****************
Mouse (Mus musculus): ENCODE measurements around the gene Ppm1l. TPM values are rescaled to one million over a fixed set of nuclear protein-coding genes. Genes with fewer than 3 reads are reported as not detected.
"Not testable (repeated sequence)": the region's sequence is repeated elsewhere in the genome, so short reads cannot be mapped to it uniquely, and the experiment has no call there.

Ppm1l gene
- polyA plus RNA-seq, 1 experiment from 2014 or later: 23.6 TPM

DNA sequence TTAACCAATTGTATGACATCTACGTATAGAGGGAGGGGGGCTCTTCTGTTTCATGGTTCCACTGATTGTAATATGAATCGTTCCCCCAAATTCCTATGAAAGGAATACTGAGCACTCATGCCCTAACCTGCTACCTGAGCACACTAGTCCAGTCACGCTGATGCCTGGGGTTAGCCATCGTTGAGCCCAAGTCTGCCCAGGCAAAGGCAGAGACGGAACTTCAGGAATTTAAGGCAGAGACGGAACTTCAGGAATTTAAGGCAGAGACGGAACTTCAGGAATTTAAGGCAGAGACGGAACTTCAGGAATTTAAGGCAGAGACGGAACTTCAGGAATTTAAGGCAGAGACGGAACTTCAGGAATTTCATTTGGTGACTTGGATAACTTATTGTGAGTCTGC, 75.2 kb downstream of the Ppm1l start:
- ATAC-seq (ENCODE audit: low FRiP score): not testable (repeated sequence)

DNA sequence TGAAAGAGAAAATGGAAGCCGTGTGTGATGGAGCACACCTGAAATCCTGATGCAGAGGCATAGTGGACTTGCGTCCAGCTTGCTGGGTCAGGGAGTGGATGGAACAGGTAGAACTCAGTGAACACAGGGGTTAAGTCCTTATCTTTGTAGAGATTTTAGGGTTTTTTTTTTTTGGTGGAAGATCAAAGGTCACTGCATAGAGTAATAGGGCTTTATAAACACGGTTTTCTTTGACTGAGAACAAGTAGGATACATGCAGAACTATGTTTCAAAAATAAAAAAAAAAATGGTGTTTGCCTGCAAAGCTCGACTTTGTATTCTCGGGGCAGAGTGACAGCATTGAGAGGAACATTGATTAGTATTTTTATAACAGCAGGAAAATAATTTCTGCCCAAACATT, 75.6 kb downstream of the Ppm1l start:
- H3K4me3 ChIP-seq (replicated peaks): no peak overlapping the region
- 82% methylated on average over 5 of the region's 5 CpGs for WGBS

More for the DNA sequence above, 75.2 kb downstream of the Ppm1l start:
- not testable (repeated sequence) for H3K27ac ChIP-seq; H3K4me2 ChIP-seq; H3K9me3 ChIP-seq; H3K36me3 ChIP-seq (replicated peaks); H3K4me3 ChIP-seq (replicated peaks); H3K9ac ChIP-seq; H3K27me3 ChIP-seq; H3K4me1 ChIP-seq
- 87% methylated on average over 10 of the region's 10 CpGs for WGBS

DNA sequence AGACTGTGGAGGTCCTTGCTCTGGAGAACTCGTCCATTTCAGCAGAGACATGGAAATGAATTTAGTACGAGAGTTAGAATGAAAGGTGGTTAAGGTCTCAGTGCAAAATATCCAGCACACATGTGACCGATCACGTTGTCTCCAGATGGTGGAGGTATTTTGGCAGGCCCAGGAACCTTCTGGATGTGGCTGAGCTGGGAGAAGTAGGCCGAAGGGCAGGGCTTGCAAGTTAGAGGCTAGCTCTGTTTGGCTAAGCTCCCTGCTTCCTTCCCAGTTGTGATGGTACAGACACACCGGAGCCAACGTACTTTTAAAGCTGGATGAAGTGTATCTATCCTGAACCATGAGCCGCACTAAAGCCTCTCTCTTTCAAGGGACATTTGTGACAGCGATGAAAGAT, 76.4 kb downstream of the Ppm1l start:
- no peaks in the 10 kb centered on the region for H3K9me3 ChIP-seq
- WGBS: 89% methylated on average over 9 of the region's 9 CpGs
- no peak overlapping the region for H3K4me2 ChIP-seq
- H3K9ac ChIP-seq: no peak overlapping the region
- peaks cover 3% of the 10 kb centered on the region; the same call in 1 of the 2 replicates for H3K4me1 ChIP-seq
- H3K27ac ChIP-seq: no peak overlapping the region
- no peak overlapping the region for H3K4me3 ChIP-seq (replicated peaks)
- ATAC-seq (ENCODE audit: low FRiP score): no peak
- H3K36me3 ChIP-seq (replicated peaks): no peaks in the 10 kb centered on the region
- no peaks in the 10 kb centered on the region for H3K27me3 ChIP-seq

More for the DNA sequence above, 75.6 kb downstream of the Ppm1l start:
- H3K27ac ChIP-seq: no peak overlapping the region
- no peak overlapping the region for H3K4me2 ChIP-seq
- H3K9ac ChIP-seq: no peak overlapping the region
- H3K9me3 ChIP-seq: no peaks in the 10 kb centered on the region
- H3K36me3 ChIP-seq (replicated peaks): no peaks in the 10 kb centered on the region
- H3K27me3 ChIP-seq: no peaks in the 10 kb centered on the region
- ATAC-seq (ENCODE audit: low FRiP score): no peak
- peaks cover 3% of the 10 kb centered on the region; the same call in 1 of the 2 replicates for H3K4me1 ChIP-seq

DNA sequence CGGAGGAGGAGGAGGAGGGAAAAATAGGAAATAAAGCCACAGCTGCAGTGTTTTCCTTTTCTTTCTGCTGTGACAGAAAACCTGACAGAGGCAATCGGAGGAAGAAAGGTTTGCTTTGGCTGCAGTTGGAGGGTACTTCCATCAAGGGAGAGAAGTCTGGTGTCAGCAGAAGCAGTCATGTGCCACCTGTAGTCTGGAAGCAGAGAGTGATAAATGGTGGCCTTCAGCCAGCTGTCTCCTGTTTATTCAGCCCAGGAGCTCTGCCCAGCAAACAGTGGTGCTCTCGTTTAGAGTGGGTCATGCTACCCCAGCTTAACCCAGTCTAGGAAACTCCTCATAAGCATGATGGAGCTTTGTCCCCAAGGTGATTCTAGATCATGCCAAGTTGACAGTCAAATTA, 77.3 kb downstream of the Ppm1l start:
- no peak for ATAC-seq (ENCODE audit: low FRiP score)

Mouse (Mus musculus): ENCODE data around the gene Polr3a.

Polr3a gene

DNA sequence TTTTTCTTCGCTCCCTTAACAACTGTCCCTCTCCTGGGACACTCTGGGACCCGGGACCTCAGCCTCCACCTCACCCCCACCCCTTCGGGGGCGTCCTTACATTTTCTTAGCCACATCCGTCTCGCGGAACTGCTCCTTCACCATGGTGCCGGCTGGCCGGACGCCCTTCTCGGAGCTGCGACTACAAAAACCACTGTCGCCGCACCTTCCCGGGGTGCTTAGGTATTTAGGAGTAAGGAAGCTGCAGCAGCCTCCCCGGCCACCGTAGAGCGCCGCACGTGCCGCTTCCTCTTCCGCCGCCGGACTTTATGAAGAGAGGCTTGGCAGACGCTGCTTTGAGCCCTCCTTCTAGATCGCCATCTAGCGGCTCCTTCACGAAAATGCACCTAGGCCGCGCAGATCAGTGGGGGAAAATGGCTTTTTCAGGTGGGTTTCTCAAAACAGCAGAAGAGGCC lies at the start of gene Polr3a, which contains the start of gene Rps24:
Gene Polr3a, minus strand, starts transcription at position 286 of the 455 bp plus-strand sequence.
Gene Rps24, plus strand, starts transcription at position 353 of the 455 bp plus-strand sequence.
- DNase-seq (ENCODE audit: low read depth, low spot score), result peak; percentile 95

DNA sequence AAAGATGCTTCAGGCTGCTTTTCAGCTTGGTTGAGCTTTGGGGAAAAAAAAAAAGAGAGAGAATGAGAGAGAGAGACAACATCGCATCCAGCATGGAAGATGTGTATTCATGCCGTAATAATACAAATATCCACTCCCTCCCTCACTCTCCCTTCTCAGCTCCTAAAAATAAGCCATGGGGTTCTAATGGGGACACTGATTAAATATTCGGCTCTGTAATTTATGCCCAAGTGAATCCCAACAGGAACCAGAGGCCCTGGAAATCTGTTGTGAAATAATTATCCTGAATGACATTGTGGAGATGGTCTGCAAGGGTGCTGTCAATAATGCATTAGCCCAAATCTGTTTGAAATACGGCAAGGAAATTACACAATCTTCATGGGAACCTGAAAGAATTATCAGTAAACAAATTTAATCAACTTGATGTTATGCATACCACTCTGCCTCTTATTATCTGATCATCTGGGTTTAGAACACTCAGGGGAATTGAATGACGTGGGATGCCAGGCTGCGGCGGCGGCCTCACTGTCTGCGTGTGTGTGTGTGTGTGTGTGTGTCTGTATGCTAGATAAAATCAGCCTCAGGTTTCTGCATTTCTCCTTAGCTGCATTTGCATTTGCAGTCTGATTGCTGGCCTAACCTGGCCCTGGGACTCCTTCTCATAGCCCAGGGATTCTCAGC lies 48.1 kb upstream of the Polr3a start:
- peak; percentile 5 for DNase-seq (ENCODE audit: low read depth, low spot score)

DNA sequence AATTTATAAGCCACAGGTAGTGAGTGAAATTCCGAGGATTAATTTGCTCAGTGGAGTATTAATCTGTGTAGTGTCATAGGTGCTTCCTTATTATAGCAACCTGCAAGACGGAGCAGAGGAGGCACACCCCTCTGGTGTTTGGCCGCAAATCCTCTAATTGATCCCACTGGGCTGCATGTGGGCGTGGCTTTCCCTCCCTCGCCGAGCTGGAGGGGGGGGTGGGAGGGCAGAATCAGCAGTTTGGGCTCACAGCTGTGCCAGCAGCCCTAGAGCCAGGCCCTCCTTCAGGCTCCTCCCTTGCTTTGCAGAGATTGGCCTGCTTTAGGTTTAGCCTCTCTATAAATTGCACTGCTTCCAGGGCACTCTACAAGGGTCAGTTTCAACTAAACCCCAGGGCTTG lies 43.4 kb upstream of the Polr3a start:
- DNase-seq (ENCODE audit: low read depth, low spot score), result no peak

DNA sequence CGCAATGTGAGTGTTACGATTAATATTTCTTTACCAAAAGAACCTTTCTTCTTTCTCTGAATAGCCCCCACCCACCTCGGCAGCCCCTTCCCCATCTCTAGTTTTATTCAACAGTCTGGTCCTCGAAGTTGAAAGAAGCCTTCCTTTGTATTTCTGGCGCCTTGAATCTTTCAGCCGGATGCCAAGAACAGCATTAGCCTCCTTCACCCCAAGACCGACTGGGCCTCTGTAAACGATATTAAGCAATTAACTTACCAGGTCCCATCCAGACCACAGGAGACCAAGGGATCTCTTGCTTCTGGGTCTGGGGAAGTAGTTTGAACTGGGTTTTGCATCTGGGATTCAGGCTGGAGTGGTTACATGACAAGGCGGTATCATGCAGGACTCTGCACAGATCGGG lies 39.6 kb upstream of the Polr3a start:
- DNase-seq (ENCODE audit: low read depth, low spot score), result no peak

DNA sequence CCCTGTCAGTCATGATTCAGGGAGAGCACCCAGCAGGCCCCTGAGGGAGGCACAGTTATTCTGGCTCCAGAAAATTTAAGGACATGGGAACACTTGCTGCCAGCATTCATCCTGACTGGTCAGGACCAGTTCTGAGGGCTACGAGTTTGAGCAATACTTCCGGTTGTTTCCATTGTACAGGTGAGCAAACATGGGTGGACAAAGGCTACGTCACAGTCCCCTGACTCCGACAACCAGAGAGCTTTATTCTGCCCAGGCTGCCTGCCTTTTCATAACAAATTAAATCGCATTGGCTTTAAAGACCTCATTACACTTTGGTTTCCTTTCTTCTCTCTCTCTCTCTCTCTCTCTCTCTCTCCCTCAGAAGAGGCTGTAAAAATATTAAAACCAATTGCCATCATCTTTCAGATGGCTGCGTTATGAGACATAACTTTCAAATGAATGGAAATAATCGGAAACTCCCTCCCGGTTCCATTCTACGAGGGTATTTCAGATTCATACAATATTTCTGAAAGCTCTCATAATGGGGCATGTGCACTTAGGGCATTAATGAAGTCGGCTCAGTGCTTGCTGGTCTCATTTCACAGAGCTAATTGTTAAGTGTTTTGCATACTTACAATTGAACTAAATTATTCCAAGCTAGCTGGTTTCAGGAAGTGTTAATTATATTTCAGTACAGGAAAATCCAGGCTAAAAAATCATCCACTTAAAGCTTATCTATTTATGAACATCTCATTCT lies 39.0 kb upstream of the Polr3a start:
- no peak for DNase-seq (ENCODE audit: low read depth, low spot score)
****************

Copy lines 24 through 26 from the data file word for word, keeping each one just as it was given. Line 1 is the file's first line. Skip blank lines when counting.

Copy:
More for the DNA sequence above, 75.6 kb downstream of the Ppm1l start:
- H3K27ac ChIP-seq: no peak overlapping the region
- no peak overlapping the region for H3K4me2 ChIP-seq